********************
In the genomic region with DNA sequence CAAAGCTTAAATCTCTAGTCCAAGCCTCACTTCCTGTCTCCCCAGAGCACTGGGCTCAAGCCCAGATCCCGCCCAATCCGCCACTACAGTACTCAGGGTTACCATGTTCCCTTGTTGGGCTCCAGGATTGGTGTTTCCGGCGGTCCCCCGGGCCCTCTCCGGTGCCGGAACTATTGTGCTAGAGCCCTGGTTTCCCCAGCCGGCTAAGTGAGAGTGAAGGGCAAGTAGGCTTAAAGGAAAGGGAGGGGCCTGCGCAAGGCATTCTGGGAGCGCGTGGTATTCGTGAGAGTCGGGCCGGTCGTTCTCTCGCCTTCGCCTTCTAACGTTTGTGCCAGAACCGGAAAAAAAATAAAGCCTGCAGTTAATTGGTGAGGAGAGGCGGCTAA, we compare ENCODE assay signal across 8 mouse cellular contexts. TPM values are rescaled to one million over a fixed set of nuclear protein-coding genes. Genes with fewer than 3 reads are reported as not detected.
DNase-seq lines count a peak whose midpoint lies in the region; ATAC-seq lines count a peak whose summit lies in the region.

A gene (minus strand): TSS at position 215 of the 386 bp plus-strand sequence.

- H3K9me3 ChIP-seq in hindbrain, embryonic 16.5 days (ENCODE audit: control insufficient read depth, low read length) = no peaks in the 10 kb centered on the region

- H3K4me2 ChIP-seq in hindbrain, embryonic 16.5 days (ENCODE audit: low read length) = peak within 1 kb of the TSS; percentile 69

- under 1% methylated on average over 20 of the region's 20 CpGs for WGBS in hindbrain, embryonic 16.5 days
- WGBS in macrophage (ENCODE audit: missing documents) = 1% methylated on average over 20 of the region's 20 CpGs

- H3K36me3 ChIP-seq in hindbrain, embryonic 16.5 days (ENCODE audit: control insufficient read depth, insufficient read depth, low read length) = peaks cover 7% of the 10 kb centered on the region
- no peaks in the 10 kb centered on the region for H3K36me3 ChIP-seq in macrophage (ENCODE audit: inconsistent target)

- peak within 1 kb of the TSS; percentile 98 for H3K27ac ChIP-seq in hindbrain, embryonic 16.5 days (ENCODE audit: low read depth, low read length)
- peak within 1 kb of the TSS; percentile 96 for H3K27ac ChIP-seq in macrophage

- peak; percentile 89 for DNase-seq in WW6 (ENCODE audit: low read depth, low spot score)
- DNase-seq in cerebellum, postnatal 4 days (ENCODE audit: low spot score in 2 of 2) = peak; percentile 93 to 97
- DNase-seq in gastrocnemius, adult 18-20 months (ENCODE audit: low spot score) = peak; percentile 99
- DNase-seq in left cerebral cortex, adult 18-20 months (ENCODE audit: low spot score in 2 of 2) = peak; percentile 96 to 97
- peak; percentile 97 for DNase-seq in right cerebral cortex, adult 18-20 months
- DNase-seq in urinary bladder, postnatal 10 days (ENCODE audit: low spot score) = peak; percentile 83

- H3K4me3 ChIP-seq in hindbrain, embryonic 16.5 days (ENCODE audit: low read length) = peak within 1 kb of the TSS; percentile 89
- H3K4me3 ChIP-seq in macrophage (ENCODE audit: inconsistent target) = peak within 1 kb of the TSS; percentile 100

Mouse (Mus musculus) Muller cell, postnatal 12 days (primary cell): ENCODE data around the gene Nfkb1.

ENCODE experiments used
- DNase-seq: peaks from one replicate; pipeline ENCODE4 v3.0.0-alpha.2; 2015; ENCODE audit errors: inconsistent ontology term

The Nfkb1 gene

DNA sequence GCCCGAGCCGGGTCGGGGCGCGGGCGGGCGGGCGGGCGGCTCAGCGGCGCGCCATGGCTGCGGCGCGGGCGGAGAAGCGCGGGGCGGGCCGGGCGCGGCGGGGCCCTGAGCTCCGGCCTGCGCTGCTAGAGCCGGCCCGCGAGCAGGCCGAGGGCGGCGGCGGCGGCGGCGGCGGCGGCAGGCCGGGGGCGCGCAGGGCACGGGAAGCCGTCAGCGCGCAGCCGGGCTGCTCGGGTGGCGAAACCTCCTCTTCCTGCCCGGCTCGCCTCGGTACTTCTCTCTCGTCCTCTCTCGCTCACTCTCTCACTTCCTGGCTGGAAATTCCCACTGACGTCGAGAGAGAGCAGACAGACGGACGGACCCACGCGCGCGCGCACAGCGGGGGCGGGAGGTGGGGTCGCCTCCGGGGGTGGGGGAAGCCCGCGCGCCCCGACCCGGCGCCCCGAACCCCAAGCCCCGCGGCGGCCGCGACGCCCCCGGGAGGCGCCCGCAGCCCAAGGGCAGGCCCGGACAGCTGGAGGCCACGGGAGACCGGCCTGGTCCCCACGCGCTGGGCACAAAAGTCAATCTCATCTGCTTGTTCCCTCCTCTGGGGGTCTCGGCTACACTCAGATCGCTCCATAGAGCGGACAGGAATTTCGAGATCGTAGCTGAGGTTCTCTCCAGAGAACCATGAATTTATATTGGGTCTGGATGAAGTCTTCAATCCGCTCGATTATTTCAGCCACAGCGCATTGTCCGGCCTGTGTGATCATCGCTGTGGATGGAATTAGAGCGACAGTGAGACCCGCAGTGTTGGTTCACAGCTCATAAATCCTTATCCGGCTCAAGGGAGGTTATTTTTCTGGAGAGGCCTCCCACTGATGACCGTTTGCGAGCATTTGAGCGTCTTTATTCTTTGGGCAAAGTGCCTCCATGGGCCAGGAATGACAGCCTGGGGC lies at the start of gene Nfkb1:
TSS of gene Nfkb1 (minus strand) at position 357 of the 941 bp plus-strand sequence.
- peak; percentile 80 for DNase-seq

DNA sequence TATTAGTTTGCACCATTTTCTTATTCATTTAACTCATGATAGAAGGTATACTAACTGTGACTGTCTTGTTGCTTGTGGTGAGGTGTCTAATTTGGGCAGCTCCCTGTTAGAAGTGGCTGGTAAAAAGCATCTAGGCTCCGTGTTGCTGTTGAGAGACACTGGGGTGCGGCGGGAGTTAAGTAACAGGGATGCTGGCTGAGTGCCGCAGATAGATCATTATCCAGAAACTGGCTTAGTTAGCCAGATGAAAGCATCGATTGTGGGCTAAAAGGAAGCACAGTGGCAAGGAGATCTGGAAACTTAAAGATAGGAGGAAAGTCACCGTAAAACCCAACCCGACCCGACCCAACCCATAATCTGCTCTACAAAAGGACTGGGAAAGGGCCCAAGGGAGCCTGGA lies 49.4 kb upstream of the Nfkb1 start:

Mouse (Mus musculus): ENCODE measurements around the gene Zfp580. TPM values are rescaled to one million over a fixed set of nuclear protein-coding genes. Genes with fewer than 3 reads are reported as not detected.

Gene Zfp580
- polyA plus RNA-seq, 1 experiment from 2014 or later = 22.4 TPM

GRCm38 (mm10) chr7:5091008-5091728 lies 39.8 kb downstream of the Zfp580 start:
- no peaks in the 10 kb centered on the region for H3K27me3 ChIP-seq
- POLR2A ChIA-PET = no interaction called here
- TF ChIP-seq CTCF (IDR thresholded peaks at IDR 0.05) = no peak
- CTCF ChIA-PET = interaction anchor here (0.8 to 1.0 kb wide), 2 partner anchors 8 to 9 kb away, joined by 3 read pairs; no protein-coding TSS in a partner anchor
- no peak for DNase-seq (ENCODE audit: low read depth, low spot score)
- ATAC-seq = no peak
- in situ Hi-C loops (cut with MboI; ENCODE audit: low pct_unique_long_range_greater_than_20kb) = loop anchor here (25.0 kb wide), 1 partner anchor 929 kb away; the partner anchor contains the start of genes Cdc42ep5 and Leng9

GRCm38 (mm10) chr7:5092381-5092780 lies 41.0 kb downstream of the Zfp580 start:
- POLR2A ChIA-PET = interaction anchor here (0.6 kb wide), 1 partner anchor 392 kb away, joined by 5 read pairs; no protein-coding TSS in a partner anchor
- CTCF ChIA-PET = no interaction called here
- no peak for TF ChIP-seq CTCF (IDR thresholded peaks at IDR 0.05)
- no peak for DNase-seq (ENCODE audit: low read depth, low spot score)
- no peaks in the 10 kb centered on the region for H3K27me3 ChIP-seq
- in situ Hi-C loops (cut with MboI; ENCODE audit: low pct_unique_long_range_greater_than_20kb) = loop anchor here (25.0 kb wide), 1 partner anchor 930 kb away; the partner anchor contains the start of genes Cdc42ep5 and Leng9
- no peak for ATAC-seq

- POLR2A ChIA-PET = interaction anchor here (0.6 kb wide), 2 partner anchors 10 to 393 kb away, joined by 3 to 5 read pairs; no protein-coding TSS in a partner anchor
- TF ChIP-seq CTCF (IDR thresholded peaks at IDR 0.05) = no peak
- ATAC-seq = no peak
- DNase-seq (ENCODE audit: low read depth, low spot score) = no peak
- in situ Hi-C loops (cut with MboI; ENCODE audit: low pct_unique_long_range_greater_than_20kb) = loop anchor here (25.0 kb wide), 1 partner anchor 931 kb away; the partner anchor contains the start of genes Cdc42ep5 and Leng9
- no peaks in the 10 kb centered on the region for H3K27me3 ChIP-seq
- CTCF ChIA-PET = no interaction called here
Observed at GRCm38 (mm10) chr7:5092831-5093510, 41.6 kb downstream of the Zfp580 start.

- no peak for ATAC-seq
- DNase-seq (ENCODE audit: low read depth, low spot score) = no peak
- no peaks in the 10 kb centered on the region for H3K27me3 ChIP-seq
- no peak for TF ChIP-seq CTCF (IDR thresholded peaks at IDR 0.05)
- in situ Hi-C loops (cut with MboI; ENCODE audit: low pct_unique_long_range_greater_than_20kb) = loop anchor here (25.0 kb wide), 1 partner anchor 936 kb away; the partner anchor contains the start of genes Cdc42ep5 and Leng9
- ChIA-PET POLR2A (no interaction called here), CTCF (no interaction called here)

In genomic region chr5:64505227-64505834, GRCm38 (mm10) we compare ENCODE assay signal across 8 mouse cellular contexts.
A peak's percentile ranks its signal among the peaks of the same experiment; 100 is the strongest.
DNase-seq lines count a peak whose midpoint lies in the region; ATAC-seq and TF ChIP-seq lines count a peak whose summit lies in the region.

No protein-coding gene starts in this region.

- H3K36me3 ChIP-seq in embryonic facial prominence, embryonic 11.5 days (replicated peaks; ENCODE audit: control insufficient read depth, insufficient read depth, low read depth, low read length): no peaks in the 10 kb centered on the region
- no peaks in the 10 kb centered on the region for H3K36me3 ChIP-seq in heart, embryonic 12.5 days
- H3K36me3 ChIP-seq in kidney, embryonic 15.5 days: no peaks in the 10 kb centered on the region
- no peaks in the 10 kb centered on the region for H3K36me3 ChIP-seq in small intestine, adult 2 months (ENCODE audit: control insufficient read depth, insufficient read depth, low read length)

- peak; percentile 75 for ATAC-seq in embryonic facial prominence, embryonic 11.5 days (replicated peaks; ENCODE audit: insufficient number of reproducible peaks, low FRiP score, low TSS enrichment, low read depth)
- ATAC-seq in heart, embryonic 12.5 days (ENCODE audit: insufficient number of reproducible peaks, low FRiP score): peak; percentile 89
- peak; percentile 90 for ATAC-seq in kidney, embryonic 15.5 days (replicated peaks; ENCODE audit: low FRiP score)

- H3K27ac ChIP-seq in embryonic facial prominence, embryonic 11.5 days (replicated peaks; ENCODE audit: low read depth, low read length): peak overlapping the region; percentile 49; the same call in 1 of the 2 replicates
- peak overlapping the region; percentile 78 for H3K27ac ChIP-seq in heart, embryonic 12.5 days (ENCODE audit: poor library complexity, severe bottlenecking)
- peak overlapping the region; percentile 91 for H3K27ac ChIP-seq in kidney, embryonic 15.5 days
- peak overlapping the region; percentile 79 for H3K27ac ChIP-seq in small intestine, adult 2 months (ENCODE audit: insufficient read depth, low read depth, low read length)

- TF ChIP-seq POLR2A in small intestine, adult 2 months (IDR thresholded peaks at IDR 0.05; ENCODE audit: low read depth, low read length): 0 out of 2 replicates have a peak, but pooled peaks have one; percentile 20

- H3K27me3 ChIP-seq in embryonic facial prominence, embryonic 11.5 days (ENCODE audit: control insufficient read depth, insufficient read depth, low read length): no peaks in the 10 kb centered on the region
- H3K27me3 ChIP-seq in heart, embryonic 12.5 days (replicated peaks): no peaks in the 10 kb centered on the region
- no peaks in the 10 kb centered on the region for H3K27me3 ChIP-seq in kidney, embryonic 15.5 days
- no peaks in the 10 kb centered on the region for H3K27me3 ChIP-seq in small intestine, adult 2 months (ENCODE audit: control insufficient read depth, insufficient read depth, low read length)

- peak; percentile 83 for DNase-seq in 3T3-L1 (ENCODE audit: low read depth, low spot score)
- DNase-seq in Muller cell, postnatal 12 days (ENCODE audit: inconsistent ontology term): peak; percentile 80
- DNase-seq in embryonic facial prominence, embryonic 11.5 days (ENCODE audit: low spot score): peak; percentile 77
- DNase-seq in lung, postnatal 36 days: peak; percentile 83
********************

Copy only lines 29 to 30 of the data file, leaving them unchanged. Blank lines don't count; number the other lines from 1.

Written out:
Gene Zfp580
- polyA plus RNA-seq, 1 experiment from 2014 or later = 22.4 TPM